In June, Fairtrade International’s new Textile Standard comes into play to improve working conditions across the textile supply chain – but the Clean Clothes Campaign says it targets the wrong organisations and does not go far enough.
The textile industry has been under pressure to regulate working conditions since the collapse of the Rana Plaza building in Bangladesh in 2013. The building housed several clothing factories and the disaster killed more than 1,100 people and injured over 2,500.
The Textile Standard is the first step in the larger Fairtrade Textile Programme which assesses all stages of production. If all measures are met along the chain, the product can carry a Fairtrade Textile Production Mark on its packaging.
Martin Hill, interim CEO at Fairtrade International, said: “We’re inviting all textile companies to work together with their staff and with Fairtrade to create a fairer production process for textiles.”
A 64 page document outlines the criteria including freedom from discrimination, working hours and conditions, environmental responsibility and the sourcing of products, with the demands on companies increasing over time.
It also stipulates that workers should be made fully aware of their rights, and every employee must be paid the living wage within six years – the first time a specific time limit has been placed on implementation.
- The Standard does not cover entire business activities. It is limited to certain supply chains of companies. Brands can pick and choose – create one Fairtrade product in one supply chain, while carrying on as usual in another
- The burden of costly changes is put on the factory owners, but the brands are not forced to commit to real change in operating or purchasing practices
- It relies on inspections of factories by independent auditors, which is not an adequate method
- The six-year period for the living wage is too long. Marking clothes as ‘Fairtrade’ before they are paying everybody a living wage is misleading. The burden of implementing the living wage is on the supplier, and with no guarantee the buyer will stay, few factory managements will comply.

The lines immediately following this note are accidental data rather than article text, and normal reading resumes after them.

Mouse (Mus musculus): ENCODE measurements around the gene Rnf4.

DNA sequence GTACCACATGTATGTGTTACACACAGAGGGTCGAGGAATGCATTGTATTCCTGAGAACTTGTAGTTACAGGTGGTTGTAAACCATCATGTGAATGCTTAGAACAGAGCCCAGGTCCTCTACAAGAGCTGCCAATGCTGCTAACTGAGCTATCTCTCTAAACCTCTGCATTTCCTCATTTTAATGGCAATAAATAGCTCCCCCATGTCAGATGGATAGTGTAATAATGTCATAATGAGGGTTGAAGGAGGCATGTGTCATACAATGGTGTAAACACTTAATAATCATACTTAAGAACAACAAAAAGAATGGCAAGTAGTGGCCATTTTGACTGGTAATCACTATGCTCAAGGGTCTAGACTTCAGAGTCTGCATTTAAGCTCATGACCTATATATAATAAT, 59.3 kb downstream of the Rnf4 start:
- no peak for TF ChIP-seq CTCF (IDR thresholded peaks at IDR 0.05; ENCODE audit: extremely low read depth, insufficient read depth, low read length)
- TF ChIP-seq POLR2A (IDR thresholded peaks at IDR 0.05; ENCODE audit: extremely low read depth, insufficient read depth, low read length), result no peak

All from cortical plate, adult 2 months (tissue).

Fairtrade says the move goes far beyond any existing standards, and Subindu Garkhel, product manager for cotton at Fairtrade, said it would not rely solely on audits, “with an onsite programme to support workers and factories”.
The six-year implementation time for living wage was described as a “realistic approach”. Factories must show improvement from year one, then again in year four, and at the end of year six. If the living wage was in place immediately, it would punish the companies willing to take it up by making them uncompetitive.
Mr Garkhel added: “Brand owners will also be contractually responsible for fair and long-term purchasing practices – essential for implementing wage increases.”
Messaging on the product increases transparency and is only allowed when an entire supply chain is certified. The messaging will include whether the living wage has been achieved, or how far along it is.
From 18 to 24 April, Fashion Revolution Week commemorated the third anniversary of Rana Plaza.
Tying in with the week, not-for-profit organisation Fashion Revolution and research co-op Ethical Consumer published the Fashion Transparency Index, which labels (with an annual turnover of at least £36m) on how clear they are at reporting their social and environmental standards.
Levi Strauss, Inditex (Zara), H&M, Primark and Adidas were ranked among the most transparent for their “significant efforts … and making some or most of their information publicly available”. But Chanel, Hermes, Prada, Claire’s Accessories and Forever 21 were among the lowest, “making little effort towards being transparent about their supply chain practices”.
“We’ve rated 40 of the biggest brands,” says Bryony Moore, research associate for Ethical Consumer. “So all of them have a huge turnover, and therefore should in theory be doing the most to ensure their supply chains are transparent – because they can afford it! However, this is unfortunately not the case.”